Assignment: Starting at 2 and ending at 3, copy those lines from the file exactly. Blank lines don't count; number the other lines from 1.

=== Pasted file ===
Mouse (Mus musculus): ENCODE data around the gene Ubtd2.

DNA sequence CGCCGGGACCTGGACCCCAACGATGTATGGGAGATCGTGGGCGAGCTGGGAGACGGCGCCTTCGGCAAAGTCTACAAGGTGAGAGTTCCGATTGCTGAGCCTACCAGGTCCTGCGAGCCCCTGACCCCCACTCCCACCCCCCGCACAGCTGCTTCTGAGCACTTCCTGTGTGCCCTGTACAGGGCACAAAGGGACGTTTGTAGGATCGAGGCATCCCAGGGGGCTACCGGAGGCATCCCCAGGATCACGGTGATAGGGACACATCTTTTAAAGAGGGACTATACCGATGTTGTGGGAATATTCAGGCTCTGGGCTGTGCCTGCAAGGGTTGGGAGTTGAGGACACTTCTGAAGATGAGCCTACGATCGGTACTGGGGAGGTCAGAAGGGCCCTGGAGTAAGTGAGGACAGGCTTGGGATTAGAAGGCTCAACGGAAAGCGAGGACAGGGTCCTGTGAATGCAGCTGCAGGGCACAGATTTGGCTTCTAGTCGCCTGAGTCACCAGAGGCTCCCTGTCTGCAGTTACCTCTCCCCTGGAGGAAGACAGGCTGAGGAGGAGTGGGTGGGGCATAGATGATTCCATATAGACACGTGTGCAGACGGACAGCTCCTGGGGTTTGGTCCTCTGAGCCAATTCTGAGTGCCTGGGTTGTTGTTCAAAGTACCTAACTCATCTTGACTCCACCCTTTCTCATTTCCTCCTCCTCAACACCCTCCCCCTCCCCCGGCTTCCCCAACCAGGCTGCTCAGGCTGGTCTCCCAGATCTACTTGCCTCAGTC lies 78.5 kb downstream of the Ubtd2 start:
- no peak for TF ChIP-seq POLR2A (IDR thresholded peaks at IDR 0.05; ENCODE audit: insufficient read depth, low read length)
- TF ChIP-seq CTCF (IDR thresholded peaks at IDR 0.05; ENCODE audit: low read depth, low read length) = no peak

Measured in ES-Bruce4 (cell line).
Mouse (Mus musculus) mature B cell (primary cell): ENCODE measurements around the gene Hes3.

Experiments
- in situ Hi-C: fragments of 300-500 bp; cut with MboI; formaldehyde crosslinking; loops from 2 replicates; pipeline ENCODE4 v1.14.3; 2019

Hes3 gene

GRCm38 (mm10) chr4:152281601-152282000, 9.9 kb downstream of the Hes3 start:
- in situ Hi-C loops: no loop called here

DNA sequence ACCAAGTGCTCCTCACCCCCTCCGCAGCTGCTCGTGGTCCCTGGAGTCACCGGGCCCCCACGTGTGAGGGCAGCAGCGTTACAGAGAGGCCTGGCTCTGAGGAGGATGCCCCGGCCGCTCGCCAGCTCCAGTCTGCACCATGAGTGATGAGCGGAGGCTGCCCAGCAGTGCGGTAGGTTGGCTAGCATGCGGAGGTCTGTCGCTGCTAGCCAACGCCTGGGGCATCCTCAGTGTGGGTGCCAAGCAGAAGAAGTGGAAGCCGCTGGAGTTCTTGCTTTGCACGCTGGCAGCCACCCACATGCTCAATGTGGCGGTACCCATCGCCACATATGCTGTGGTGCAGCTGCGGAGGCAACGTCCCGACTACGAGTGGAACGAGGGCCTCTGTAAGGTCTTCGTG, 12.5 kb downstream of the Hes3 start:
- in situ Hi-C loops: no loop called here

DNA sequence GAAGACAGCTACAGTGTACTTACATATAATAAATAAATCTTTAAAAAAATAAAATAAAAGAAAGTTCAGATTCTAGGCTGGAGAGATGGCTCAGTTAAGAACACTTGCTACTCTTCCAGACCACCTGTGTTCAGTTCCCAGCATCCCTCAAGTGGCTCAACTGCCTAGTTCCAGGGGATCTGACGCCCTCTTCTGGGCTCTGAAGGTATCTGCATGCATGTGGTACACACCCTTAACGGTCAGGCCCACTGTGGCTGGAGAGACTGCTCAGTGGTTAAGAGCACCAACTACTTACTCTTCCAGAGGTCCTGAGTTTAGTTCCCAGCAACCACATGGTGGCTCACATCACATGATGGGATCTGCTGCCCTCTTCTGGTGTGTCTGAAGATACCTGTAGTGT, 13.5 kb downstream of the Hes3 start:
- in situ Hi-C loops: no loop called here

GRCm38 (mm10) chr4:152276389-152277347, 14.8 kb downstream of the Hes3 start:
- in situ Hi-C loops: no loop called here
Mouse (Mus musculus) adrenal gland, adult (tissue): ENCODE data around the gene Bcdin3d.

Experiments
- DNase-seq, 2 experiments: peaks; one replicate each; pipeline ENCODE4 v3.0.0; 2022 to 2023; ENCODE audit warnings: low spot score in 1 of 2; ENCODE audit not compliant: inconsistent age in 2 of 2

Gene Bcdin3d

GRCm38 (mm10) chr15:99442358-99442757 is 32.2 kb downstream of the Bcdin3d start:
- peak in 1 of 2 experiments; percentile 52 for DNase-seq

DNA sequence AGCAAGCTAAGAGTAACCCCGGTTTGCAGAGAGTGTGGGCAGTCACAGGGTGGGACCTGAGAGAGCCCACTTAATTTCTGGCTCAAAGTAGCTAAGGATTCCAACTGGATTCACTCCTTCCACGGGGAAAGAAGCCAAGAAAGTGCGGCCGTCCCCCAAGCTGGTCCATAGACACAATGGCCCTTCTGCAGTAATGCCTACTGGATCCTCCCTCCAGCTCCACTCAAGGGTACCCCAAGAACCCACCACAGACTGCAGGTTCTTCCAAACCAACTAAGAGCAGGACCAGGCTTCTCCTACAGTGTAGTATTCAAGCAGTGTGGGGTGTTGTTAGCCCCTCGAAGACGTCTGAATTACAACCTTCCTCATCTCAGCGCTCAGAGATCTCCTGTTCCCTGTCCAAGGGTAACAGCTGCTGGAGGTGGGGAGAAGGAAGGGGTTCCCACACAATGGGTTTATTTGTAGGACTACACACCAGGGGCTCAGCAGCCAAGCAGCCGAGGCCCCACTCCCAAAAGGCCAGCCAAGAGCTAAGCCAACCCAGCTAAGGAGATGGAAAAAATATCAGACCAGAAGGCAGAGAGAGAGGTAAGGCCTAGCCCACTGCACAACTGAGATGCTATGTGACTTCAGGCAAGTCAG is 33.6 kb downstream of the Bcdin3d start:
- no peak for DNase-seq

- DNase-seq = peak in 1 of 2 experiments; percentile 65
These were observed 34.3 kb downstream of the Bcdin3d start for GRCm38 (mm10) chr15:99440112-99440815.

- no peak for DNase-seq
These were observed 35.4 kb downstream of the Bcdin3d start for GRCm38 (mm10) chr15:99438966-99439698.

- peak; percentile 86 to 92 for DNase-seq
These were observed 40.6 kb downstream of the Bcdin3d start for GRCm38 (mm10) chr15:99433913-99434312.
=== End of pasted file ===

DNA sequence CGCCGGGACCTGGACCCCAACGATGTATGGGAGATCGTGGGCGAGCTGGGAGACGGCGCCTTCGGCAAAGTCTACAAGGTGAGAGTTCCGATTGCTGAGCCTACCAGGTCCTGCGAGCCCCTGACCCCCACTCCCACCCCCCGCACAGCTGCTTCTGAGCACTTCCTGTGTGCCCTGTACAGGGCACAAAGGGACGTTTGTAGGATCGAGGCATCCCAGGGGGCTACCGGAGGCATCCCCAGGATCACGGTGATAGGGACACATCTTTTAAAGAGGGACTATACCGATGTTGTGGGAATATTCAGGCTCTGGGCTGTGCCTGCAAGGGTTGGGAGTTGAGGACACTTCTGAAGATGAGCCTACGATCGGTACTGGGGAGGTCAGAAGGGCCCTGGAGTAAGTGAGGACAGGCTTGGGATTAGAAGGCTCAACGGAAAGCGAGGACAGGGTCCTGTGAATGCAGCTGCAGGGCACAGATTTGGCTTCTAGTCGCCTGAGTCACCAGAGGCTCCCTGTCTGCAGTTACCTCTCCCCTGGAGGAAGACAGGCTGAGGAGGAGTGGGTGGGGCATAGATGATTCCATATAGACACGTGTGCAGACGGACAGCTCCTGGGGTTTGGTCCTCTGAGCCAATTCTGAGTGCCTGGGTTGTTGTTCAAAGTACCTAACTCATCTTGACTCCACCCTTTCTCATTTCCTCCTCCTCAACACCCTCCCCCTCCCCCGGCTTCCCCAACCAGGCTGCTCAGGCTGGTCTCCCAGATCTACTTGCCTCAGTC lies 78.5 kb downstream of the Ubtd2 start:
- no peak for TF ChIP-seq POLR2A (IDR thresholded peaks at IDR 0.05; ENCODE audit: insufficient read depth, low read length)